I have in my acquaintance some very intelligent and alert people who say that they scarcely ever write a letter. I should like to be numbered among those who do write letters, and I could have no higher ambition than to be a good letter writer. I do not know of a finer form of literature.


No matter where we are, facts confront us. We cannot get away from them for a moment. We are all mathematicians, all bookkeepers, in a world of facts. I would not demean the factual. By it we earn our daily bread. But there is another world. that of fancy, of imagination. It, too, is one of the words that proceedeth out of the mouth of God. Fancy is more elusive than fact. The latter is thrust upon us; but the former, in order to be won, must be wooed. Both fact and fancy are pillars of faith. It is only when facts are pressed through the emotion of fancy that they come to have value to the soul.

What better place could one have to combine happily this trinity of God -- fact, fancy, faith -- than a porch facing the sea? Of course, you must not be hurried. Fact thrives on the workaday bustle, but fancy needs leisure for its growth and release. Sitting in Pentwater, facing the "unsalted sea" of Lake Michigan, to all appearances as large as the mightiest ocean and often as rough and angry, I find my mind taking note of material things as they are, or as they seem to be, and then slipping into a mood of fancy or into the analogy of faith.

There is the shifting sand. Our cottage is built upon a dune blown high by the winds. Have you ever seen a real sandstorm? If caught in one, you rush for shelter in order that you may not bleed from the fierce driving grains of sand. The winds blowing summer and winter and from millennium to millennium pile layer upon layer. You must not build your house upon the shifting sands or great will be the fall of it when the fiercest gales blow.

But the dunes may be controlled. Barricade them; keep the sands away; or, better still, get spruces, pines, locusts, and other trees started, and their roots will hold the sand together.

Is is not so with people? How often have we seen the young drifting, drifting, until we thought their lives were thrown away. Then all at once, they came to control their aimless vices. They struck roots down. They came to have purpose and direction. They discovered their oneness with the Divine.

The sunsets here inspire every beholder. The children, cry to each other, "Look, look at the beautiful sunset!"

God is a master painter. I have seen the pictures of several artists now painting on these shores. Their sunsets are gorgeous but not so gorgeous as the Creator's paintings. His have life, reality, original colors, spirit, expanse, everything.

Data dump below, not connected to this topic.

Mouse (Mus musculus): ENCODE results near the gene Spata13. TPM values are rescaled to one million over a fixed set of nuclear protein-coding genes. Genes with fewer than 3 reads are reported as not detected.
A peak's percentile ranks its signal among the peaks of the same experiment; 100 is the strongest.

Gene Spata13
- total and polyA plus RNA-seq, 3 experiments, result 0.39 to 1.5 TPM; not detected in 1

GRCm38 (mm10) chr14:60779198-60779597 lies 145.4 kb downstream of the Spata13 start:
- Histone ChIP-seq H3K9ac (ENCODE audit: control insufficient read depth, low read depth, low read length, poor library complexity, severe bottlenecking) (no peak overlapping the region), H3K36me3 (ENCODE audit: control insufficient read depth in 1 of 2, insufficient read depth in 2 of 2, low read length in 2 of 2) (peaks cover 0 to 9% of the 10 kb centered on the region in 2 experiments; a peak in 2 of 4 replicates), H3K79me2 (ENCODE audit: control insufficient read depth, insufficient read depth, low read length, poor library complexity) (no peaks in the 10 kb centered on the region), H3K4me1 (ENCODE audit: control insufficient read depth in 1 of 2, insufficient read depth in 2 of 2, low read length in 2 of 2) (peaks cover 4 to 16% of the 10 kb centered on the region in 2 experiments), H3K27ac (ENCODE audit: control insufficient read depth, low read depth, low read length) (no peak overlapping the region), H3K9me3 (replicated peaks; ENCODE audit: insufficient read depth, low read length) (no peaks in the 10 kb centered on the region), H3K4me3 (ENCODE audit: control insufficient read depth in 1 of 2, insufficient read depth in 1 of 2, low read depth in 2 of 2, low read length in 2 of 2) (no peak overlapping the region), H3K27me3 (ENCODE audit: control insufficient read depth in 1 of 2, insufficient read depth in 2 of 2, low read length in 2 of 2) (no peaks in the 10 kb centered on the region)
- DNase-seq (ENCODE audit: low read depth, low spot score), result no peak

The other night -- oh, there are so many such -- He painted the head of an angel, immense in proportions, but withal delicate and refined. The angel's face was haloed with brilliant light of gold. The face to the south was that of peace and victory. The wings and the train of his flight stretched far to the north. His glory filled the heavens. What colorings! What high contrasts! But what unity and harmony! Such beauteous grandeur lifts me to God, who conceived it and who made man for it and it for man. As the sun sank below the waters and left its glow for long upon the sky and lake -- and for much longer in my soul -- I uttered the Psalmist's prayer: "Let the beauty of the Lord our God be upon us."


Everything has its own beauty. My first impression of the sand dunes was not favorable. I thought them ugly. I missed the snug green lawns. But through the years of association, the dunes have spoken the message of their own individual charm. I like the nighttime on the lake. If a storm is over the lake, how grand and awesome! If the myriad of mystic stars are shining, what feeling of admiration is called forth! In cities we are largely forgetful of the abysmal heavens. The buildings shut out the pull of the stars. Everyone has noted the path of light on the lake made by the moonbeams. If, at various points on the lake shore, a million people should be looking out upon the lake on a moonlight night, a path of light would seem to stretch in front of each one as though it were created just for him alone. I like to think that it is so with the love of God. How can God give attention to everyone of us? How can he hear each one's prayers and answer them? Such questions amid the immensities of the universe baffle us. But surely God is not more limited than the moon. Its path of light comes to each individual; and so, I believe, God's love reaches every soul, cares for everyone, "even me, even me."